Solaris Secure by Default - Part 3



Before I begin, I would like to point everyone to a posting by Scott Rotondo, one of the architects behind the Secure by Default project. Check it out and let him know what you think of this new Solaris enhancement!

Today, SBD is an all or nothing proposition - it is either enabled or disabled using the new netservices(1M) command. For many organizations, this is not enough. Very often, they must configure their systems such that some services are "off" or in a "local only" mode while others must be enabled or "open" to support a business or technical requirement. It is important therefore to be able to understand exactly what SBD is doing so that you can better tune the security configuration of your systems based on your specific needs and requirements. As we have noted previously, a SBD configuration is created by (1) disabling services or (2) adjusting service properties to put the service into a "local only" mode.

The enabling and disabling of services is a trivial matter. Simply using the svcadm command with the enable or disable action to adjust the services that interest you. Since this is a very easy matter, this will not be the focus of this posting. For the third and final (for now) installment of Getting to Know - Solaris Secure by Default) (SBD), I would like to focus specifically on those services that are not disabled by default but instead are configured to accept only local connections (originating with the system itself).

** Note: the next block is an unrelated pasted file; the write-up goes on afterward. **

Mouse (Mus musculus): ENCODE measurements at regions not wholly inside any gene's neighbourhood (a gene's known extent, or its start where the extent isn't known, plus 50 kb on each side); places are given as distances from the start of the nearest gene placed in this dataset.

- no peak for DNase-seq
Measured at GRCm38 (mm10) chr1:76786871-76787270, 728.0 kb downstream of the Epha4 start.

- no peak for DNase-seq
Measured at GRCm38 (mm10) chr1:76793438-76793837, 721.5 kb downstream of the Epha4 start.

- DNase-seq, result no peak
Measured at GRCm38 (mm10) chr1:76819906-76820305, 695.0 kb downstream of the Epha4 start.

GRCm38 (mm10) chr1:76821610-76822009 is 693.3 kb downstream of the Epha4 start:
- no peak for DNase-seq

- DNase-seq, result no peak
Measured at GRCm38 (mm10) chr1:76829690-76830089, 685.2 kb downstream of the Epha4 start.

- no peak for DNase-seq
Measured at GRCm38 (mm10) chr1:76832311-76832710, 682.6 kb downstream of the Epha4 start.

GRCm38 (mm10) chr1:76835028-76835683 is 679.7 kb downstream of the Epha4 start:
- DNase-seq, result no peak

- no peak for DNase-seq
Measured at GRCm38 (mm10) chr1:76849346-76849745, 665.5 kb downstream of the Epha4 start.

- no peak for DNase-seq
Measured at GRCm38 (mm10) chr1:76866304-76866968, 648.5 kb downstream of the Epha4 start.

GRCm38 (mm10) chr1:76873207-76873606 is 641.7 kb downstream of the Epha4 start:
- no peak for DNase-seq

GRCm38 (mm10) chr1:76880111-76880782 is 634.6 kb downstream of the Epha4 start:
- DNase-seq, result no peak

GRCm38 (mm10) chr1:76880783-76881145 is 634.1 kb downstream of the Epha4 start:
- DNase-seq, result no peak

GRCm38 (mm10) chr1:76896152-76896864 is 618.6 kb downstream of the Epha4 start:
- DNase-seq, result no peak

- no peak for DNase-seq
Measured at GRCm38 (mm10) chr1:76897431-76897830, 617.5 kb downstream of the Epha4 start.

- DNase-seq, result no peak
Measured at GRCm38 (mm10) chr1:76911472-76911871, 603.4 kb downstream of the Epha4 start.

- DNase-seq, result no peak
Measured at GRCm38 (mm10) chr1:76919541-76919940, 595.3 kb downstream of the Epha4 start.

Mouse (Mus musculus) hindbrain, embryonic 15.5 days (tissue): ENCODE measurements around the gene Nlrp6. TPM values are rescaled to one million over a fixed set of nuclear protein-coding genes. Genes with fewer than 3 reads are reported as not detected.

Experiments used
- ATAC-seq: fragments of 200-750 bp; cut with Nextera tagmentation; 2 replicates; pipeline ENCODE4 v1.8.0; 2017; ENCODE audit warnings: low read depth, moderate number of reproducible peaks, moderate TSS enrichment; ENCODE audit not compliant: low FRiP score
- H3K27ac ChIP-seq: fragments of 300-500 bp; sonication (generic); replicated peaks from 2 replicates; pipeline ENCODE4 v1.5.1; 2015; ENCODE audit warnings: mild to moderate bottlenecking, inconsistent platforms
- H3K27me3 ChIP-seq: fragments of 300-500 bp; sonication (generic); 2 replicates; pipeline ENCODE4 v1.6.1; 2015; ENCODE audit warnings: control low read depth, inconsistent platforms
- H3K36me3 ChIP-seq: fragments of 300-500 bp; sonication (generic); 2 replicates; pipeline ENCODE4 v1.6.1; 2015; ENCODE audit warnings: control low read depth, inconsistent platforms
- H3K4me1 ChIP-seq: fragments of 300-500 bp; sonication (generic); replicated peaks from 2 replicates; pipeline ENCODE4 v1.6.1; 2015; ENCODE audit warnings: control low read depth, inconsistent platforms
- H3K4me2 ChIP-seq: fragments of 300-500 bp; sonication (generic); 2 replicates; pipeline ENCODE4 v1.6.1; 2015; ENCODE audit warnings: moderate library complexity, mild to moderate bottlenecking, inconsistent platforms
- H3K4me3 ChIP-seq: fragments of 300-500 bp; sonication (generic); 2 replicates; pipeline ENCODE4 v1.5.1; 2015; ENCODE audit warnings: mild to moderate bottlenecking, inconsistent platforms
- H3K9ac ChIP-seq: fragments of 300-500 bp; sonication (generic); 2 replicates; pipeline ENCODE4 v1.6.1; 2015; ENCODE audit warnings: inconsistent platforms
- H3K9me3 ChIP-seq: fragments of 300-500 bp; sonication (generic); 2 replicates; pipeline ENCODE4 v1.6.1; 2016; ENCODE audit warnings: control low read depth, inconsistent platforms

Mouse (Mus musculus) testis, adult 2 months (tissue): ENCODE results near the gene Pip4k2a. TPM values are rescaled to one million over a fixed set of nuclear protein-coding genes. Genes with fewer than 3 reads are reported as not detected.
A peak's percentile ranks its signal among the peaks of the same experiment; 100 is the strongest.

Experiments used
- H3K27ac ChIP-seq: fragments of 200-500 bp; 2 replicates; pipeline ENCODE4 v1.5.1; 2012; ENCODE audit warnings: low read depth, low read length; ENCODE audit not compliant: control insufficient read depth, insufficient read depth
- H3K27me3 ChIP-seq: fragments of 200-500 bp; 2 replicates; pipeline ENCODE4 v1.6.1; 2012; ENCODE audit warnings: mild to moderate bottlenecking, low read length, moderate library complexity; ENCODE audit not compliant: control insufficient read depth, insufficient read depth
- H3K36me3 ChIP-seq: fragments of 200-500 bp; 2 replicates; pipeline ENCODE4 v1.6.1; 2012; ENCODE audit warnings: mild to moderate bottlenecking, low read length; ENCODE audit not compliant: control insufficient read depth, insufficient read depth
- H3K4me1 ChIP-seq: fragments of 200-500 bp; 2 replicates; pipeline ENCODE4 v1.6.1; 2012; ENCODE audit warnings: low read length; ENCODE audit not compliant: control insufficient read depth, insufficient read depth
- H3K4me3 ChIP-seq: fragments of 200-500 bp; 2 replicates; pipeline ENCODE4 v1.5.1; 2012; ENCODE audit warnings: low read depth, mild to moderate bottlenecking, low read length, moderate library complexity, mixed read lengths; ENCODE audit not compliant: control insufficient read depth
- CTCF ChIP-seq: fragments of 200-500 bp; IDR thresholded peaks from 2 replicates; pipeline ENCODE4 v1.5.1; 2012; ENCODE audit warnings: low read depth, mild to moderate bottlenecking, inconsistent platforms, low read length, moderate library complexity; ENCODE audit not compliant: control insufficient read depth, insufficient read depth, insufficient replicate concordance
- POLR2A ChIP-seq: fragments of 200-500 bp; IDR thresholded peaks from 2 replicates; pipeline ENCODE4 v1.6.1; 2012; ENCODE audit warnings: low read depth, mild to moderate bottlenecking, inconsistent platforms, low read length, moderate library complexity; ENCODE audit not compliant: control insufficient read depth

Taking a look at the Secure by Default design document, you see that the list of services impacted are (expressed as FMRIs):

  • svc:/network/rpc/bind
  • svc:/system/system-log
  • svc:/network/smtp:sendmail
  • svc:/system/webconsole:console
  • svc:/application/management/wbem
  • svc:/application/x11/x11-server
  • svc:/application/graphical-login/cde-login
  • svc:/network/rpc/cde-ttdbserver:tcp
  • svc:/network/rpc/cde-calendar-manager
  • svc:/application/print/rfc1179:default
SMF property is used to set the Secure by Default behavior or to return the service to its traditional operating mode. In the table below, the property values set when operating in a SBD mode are presented in bold.

Solaris SBD SMF Properties and Values
ServiceFMRIPropertyValues
rpcbindsvc:/network/rpc/bindconfig/local_onlytrue, false
syslogsvc:/system/system-logconfig/log_from_remotetrue, false
sendmailsvc:/network/smtp:sendmailconfig/local_onlytrue, false
smcwebserversvc:/system/webconsole:consoleoptions/tcp_listentrue, false
wbemsvc:/application/management/wbemoptions/tcp_listentrue, false
X11svc:/application/x11/x11-serveroptions/tcp_listentrue, false
CDEsvc:/application/graphical-login/cde-logindtlogin/args[null], -udpPort 0
ToolTalksvc:/network/rpc/cde-ttdbserver:tcpprototcp, ticotsord
Calendarsvc:/network/rpc/cde-calendar-managerprototcp, ticlts
BSD Printingsvc:/application/print/rfc1179:defaultbind_addr[null], localhost

Pretty easy, right? So, let's say you were running in a SBD mode (after having run netservices limited) and you find that you want to be able to receive syslog messages from another host. All you would need to do is:

# svccfg -s system-log setprop config/log_from_remote = true
# svcadm refresh system-log